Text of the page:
An improved drain filter insert is described in U.S. Pat. No. 7,201,843 (Sasaki) and includes a size-adjustable rigid frame. Such a design, however, is adapted only for use with catch basin openings in which all sides of the rigid frame may be supported by the basin recess into which the grate rests. Curb inlet drains, formed through curb-sides on the edges of streets, have no such complementary support structure and would not work with such a design.

Accordingly, the need remains for a drain filter adapted specifically for use with curb inlet drains that overcomes the drawbacks of the prior art.

SUMMARY OF THE INVENTION

The invention comprises both a curb inlet filter as well as methods for installing such a filter within a curb-side drain, where the drain of a type including a below-grade basin having an at-grade, elongated opening aligned with an opening in a street-level curb face.

The curb inlet filter includes a filter bag having an opening at an upper end leading into an interior of the filter bag and a support bar coupled to one side of the upper end of the filter bag. The support bar is configured to rest outside of the basin against curb face sides bounding the opening in the street level curb face. A support frame is coupled to a second side of the upper end of the filter bag and is configured to engage with the support bar to suspend the support frame substantially at grade within an interior of the basis and define a rigid opening into the filter bag.

In another aspect of the invention, the curb-side drain filter bag comprises a first filter fabric panel having a bottom edge, top edge, and side edges, and a second filter fabric panel having a bottom edge, top edge and side edges. The first fabric panel is dimensioned to be longer than the second filter fabric panel so that an upper portion extends past the second filter fabric panel. The second filter fabric panel is joined along bottom and side edges to respective bottom and side edges of the first filter fabric to foam an opening into the filter bag, with upper side edge portions of the first filter fabric not being joined to the second filter fabric panel to form a free expanse. Loops are formed within at a top edge of the first and second filter fabric panels, and a support frame partially received within the loops of the second filter fabric panel. The support frame includes exposed terminal portions approximately equal in length to the free expanse of the first filter fabric panel. A support bar is received within the loops of the first filter fabric panel and is slidingly coupled to terminal ends of the support frame terminal portions. In its assembled condition, the support bar and support frame form a rigid opening into an interior of the filter bag with the expanse configured to guide water and debris into the interior of the filter bag when the bag is installed within a curb-side drain.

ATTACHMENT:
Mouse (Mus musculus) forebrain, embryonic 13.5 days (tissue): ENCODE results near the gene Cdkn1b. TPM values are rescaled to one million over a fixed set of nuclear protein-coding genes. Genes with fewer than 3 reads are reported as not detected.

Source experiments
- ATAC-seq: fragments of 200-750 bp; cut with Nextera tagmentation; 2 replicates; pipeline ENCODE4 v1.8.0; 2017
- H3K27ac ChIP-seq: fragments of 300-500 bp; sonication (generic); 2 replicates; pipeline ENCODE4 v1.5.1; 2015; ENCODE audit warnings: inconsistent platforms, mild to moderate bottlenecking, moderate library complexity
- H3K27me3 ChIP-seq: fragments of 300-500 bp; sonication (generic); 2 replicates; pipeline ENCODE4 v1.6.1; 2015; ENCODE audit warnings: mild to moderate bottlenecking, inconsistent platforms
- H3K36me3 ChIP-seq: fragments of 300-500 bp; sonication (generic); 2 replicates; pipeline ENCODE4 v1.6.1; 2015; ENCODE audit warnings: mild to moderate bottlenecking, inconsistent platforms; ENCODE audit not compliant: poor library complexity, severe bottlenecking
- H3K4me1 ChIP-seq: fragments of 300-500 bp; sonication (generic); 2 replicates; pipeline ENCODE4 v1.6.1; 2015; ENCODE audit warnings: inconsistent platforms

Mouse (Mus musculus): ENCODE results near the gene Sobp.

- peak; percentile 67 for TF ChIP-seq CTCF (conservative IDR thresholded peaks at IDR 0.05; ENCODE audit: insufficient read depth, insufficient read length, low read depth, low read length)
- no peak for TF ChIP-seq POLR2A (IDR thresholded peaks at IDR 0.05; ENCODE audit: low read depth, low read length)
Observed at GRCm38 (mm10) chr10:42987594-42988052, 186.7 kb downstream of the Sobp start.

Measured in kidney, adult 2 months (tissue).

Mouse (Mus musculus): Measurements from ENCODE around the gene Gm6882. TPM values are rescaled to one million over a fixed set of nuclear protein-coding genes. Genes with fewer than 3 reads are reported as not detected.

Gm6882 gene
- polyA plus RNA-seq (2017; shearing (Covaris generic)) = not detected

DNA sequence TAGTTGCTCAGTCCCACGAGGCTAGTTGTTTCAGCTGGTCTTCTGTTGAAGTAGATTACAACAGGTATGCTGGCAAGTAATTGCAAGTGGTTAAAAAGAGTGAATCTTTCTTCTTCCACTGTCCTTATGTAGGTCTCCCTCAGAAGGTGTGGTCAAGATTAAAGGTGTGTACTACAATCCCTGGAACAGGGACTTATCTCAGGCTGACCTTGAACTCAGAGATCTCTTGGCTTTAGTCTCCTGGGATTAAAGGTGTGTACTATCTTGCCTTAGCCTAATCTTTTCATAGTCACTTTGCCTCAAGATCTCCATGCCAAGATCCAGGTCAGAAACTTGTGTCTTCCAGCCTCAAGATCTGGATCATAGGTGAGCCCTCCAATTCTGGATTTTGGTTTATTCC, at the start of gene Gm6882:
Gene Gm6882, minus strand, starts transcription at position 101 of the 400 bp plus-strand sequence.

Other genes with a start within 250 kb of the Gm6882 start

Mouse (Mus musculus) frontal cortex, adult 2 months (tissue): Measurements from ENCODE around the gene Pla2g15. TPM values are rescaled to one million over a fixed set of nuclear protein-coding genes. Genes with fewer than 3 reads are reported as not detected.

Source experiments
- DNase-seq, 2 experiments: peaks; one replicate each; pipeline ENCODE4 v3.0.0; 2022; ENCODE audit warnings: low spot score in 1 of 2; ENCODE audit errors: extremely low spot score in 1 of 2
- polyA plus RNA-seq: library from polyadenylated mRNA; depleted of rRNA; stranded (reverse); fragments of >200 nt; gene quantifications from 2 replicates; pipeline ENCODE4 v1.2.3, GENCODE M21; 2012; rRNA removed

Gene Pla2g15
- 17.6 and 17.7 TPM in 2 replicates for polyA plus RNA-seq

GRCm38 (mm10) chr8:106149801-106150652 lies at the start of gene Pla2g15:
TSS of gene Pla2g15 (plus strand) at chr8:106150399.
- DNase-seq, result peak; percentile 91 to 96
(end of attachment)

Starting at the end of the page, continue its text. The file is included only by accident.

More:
In the inventive method for installing a curb inlet filter into a curb-side drain, an elongate rigid portion of the filter is installed at grade level outside of a curb-side drain basin. A semi-rigid spring portion of the filter is suspended at grade within the curb-side drain basin. The elongate rigid portion and semi-rigid spring portion are coupled together to define an opening into the curb inlet filter, with a remaining portion of the curb drain filter disposed below grade in the drain basin so that water and debris flowing into the curb-side drain fall through the opening into an interior of the curb inlet filter and water exits through holes formed in the filter but that debris is retained therein.